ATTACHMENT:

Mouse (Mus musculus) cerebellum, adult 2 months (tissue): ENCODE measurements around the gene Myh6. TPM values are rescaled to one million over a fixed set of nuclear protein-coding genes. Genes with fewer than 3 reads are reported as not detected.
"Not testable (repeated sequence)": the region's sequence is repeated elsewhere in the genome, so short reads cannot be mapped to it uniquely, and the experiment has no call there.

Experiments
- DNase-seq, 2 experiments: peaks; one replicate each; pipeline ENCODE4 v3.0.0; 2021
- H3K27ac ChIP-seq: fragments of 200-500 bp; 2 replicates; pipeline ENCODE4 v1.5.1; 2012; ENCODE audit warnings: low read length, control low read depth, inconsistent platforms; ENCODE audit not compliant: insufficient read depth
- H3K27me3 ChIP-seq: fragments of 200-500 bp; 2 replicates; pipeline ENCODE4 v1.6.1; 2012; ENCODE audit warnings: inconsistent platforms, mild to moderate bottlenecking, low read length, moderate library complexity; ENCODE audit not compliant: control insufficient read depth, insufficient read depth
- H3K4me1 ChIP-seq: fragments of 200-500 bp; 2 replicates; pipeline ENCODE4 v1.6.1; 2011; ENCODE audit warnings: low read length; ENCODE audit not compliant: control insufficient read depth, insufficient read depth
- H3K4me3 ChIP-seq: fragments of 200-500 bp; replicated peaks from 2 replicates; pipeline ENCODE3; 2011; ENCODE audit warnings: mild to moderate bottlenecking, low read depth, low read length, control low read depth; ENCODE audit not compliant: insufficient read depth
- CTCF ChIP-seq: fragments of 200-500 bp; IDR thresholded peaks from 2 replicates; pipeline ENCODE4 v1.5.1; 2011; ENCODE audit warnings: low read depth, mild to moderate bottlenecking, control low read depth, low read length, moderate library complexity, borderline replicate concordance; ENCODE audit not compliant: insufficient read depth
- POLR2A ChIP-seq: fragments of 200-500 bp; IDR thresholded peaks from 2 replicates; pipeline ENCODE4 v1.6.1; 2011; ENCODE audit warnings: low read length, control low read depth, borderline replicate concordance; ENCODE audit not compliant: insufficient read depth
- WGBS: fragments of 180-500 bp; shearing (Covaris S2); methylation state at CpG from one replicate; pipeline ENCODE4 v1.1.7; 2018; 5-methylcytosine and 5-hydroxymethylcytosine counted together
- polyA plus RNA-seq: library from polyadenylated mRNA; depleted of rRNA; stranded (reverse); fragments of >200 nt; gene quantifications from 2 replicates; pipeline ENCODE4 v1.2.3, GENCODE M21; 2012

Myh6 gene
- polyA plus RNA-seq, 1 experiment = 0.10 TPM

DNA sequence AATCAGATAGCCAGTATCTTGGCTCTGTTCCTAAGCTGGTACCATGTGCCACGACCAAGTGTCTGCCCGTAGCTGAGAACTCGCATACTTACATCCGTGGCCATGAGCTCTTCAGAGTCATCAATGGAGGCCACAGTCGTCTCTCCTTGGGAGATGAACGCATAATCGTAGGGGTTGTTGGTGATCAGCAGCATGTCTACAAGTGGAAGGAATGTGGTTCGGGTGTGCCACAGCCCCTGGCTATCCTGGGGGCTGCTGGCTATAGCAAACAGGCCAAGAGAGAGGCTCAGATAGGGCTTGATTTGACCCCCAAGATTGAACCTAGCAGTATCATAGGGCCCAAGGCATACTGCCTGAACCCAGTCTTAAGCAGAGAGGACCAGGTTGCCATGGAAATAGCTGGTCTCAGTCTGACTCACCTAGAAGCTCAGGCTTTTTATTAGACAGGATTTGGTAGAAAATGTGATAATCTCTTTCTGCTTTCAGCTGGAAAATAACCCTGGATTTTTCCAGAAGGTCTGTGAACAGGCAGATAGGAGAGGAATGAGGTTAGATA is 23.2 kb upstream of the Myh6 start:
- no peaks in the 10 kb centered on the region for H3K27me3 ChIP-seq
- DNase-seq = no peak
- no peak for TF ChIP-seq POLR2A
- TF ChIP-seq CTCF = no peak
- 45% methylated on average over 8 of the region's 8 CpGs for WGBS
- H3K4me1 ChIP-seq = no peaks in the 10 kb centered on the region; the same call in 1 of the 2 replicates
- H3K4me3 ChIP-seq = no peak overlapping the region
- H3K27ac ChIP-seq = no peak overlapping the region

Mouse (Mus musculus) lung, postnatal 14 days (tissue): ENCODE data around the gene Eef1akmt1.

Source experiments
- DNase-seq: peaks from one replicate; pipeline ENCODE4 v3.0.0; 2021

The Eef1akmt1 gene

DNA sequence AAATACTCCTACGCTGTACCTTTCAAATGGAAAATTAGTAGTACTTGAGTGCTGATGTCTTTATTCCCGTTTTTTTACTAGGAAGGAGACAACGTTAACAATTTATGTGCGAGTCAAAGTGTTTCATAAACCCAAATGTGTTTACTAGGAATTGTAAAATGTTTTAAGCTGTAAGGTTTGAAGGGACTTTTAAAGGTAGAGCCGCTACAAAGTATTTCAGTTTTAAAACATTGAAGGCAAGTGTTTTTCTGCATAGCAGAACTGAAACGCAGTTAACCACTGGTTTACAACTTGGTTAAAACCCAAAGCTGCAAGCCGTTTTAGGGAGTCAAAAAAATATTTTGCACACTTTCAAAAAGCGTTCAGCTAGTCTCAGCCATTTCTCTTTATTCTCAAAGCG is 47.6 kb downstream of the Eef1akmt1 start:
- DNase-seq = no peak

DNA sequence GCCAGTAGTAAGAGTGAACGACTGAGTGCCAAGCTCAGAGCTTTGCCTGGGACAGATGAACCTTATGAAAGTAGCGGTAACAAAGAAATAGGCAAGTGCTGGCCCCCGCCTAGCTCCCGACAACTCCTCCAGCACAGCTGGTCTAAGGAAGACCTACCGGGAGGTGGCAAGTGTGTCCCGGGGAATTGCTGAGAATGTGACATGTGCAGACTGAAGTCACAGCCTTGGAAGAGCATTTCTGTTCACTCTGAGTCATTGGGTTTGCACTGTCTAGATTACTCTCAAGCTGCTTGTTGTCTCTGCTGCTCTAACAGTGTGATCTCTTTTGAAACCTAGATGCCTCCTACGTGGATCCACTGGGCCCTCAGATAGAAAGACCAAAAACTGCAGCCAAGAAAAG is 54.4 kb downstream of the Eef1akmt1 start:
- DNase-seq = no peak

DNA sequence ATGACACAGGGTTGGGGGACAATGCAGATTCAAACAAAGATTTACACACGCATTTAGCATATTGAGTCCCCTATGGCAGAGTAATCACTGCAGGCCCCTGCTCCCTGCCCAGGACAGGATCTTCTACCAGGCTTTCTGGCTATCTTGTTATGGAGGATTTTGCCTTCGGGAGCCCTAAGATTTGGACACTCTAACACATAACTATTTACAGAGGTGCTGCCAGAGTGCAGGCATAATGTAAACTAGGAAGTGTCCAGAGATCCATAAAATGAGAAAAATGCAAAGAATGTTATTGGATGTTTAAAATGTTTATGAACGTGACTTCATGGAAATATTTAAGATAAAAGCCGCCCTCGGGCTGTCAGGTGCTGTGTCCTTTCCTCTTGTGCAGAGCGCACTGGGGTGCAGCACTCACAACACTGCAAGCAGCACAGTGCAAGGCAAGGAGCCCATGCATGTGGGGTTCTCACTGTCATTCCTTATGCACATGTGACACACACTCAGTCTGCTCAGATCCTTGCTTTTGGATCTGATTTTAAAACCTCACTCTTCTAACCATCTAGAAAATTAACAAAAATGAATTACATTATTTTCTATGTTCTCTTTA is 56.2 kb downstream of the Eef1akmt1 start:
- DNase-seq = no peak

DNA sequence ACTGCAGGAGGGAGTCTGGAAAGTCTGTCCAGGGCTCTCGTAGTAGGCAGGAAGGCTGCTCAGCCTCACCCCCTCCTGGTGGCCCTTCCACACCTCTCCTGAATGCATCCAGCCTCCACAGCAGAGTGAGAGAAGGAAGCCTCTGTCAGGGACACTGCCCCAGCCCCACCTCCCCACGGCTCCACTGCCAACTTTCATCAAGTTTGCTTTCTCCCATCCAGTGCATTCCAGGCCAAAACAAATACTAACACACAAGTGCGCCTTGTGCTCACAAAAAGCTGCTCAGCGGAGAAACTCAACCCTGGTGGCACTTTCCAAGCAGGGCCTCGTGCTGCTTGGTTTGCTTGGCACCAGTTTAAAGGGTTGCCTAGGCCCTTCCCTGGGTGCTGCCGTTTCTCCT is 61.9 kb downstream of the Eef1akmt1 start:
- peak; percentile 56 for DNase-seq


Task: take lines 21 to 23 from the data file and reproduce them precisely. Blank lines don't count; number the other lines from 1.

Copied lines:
- H3K4me1 ChIP-seq = no peaks in the 10 kb centered on the region; the same call in 1 of the 2 replicates
- H3K4me3 ChIP-seq = no peak overlapping the region
- H3K27ac ChIP-seq = no peak overlapping the region